(430 replies, posted in Bands and artists)

Rafael Cortes    "Don Cortes Maya"    (original)


A "taste of Spain" for this week, featuring legendary Flamenco guitarist Rafael Cortes from Granada in the south of Spain.     


(87 replies, posted in Bands and artists)

Gorgeous! He has a very sensual New Orleans type of sound, and terrific horns in his ensemble ... thoroughly enjoyed this one, CG!


(7 replies, posted in My local band and me)

That's a noble accomplishment, Roger, and full ,marks for the substantial amount raised. Well done, good sir! When Mr. and Mrs. Booth founded the S.A. over 100 years ago, I wonder if they had any idea at what it would become?     


(14 replies, posted in Chordie's Chat Corner)

So sorry to learn of your dear wife's departure, and am hoping that you eventually find comfort knowing that her difficulties are over.     


(4 replies, posted in Guitars and accessories)

keysandstrings wrote:

I play through a Blues Deluxe Reissue. The dirty channel is a weak point, but I never use it anyway.

Well you've certainly got a terrific amp there, and Fender tube amps are among the best for blues. Since you like the clean sound best, a set of higher quality pickups (Gibson, Seymour-Duncan, etc.) in your Epi Dot should make you grin for a l-o-n-g time.     


(7 replies, posted in Chordie's Chat Corner)

Terrific idea to ask this question, CG, and it's something performing musicians need to think about seriously.

I don't play in a band and usually don't play very loud at home. However I do wear hearing protection when running power tools, since woodworking is one of my favorite past times. I find these ones (below) work best, and I'll just have them around my neck until I turn on the saw, planer, jointer, etc. They reduce the sound by around 25 db, which hopefully keep me from going deaf in older age.



(547 replies, posted in Bands and artists)

TIGLJK wrote:

That was interesting - good music - lyrics had several twists to them. 

Good stuff - reminds me a bit of Genesis.

A question - why does the keyboard player have two keyboards - some bands have even more.  Are they in different keys of have different sounds or something?

That's a really good question, TIG.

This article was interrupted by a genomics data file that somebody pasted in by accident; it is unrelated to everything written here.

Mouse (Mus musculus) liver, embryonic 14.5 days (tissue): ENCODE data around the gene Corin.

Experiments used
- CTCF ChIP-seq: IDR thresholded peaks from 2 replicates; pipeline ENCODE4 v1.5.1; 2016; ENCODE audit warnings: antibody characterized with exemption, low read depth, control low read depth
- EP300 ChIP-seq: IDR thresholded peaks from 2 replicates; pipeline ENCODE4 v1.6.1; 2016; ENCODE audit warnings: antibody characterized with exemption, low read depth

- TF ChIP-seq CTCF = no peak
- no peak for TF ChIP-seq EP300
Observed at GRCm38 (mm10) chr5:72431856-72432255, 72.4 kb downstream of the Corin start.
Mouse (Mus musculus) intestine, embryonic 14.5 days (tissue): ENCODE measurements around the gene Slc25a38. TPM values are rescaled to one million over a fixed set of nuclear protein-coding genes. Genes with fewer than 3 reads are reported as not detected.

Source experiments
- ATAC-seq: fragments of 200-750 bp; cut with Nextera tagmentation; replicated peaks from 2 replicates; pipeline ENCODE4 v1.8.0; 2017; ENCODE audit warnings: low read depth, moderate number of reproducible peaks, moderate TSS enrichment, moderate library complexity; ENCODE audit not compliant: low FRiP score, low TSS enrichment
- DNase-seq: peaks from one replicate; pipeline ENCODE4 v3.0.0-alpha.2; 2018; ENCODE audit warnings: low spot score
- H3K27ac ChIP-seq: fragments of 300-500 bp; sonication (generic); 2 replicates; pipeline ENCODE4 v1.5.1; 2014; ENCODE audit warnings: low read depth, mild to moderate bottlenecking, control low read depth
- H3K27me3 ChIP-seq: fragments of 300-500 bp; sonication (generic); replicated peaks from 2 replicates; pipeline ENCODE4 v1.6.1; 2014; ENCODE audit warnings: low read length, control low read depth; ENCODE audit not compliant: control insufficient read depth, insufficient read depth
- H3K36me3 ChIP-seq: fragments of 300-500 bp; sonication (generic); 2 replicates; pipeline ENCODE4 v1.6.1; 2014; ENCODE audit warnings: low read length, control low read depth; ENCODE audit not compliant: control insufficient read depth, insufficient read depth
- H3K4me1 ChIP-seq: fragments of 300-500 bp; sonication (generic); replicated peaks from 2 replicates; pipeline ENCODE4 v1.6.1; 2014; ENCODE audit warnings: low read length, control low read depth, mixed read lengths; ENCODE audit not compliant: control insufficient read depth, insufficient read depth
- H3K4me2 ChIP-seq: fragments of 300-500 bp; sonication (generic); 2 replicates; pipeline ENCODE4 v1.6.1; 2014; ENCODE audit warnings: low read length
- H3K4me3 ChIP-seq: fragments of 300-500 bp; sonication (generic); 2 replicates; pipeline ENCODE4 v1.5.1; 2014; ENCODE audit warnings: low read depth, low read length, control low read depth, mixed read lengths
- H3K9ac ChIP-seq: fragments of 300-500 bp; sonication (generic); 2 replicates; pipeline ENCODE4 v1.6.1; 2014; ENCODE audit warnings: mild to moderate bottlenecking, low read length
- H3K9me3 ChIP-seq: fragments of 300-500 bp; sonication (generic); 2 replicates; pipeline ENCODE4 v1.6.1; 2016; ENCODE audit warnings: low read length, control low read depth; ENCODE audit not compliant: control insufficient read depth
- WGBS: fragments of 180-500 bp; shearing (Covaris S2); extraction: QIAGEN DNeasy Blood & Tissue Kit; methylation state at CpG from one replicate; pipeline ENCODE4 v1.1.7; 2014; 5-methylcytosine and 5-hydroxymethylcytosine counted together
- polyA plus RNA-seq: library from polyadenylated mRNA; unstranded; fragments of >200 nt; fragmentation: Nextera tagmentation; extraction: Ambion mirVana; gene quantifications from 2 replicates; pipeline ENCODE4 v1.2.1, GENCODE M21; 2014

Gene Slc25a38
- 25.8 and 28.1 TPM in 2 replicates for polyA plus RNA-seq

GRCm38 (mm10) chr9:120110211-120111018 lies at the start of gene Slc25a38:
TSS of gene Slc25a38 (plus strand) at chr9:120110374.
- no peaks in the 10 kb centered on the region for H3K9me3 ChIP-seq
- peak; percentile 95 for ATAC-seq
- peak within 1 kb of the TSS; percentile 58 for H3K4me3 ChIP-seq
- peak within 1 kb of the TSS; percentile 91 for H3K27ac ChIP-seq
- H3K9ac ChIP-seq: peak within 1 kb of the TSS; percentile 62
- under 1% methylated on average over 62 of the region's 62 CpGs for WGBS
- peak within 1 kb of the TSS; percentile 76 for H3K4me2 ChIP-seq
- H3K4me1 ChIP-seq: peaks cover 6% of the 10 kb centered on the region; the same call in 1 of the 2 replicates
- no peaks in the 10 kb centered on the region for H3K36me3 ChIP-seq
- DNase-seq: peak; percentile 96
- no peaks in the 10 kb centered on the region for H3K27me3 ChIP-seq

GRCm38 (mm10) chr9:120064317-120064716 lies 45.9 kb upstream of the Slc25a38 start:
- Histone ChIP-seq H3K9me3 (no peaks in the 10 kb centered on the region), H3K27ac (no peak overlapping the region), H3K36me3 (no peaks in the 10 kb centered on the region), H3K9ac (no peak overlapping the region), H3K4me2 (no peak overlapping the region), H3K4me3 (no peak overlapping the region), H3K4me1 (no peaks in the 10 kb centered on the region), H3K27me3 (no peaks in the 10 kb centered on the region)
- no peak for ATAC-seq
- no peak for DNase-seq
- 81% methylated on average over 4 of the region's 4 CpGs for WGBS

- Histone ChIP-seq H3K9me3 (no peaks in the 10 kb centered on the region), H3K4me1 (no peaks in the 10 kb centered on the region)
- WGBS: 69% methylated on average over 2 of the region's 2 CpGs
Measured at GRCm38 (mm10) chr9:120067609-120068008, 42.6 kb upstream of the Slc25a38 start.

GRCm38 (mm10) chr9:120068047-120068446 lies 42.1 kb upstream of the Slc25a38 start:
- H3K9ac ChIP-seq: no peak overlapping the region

At one time, a player needed several keyboards at hand because they wanted several different voices in a song (piano, organ, synthesizer, clavinet, mellotron, etc.) and needed them all programmed so they could go from one to another without having to interrupt the flow of the music to change programs. Companies like Nord, Korg, and Roland now make very sophisticated keyboards which can change on the fly (via foot switch) and also split the keyboard (piano on right side, organ on the left). Jordan Rudess (Dream Theatre) tours with a single KORG Chronos programmable keyboard, and uses footswitches to access everything it can do.



(4 replies, posted in Guitars and accessories)

Welcome to Chordie K&S ... and a great question about upgrades for your guitar.

Epiphone make really decent guitars for the price, but their stock pickups often sound a bit "muddy" and lifeless. So a reasonably painless upgrade would be to drop a new set of humbuckers in it (like Gibson 490's or Classic 57's) and you'll notice an almost immediate improvement in tone and note definition. Other things (like a bone nut, new strings, etc.) will provide minor improvements, but the pickups are the real key.

And ... what type of amp do you use? That's also a conversation which will pay you dividends.


(547 replies, posted in Bands and artists)

Steve Hackett (Genesis)    "Get 'Em Out by Friday"    Liverpool, 2015


Written by Peter Gabriel, this song is a musical play about an excessively greedy land developer, and the people he both uses and abuses. The original song appeared on Genesis' 1972 album "Foxtrot", which began a series of albums featuring Gabriel singing with different voices for different characters in various songs. In Hackett's rendition here, he uses three singers to do this, and as good as they are, they still don't quite match Gabriel's range and intensity. One standout here is Roine Stolt's coverage of Mike Rutherford's bass guitar lines, and he does a fantastic job. The Genesis group were all in their early twenties when they wrote this, which is staggering in itself. And for a comparison of how good this cover is, here's the original from the "Foxtrot" album:




(430 replies, posted in Bands and artists)

Thanks, CG ... I appreciate your views, and won't ask that you think otherwise. You're an accomplished classical guitarist, and I respect both your opinions and abilities.

When I began this column, it was to feature guitarists making music using their "flying fingers" on their guitars. Not every weekly feature has had someone tapping on their guitar, but there have also been features with classical, jazz, and flamenco ... the latter style also featuring regular guitar tapping. Not having an accompanying percussionist makes this style very portable, economical (only one paycheck), and also adds an element of creativity and talent. I don't like that some of them do a lot of damage to their instruments (which I don't do) but I do enjoy the creativity.

I hope you can at least enjoy the music itself ... which is the main point. Cheers to you, and thanks for always commenting ... much appreciated, good sir.


(2 replies, posted in Chordie's Chat Corner)

Very interesting video, EB ... for anyone wanting their music to be seen / heard, he has lots of good ideas. I suppose the questions that need answering before getting to this stage are:

1) Why do I play / make music in the first place .. for myself, or others?